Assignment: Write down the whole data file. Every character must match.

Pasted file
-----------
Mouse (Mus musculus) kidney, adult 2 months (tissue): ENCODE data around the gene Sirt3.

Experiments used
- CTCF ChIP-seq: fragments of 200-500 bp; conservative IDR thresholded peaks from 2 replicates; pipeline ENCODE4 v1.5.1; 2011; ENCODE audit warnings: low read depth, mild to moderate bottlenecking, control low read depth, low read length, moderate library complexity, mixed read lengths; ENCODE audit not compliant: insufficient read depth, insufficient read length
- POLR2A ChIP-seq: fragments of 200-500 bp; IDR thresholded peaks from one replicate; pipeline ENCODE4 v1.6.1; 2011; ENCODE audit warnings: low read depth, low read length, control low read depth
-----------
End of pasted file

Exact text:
Mouse (Mus musculus) kidney, adult 2 months (tissue): ENCODE data around the gene Sirt3.

Experiments used
- CTCF ChIP-seq: fragments of 200-500 bp; conservative IDR thresholded peaks from 2 replicates; pipeline ENCODE4 v1.5.1; 2011; ENCODE audit warnings: low read depth, mild to moderate bottlenecking, control low read depth, low read length, moderate library complexity, mixed read lengths; ENCODE audit not compliant: insufficient read depth, insufficient read length
- POLR2A ChIP-seq: fragments of 200-500 bp; IDR thresholded peaks from one replicate; pipeline ENCODE4 v1.6.1; 2011; ENCODE audit warnings: low read depth, low read length, control low read depth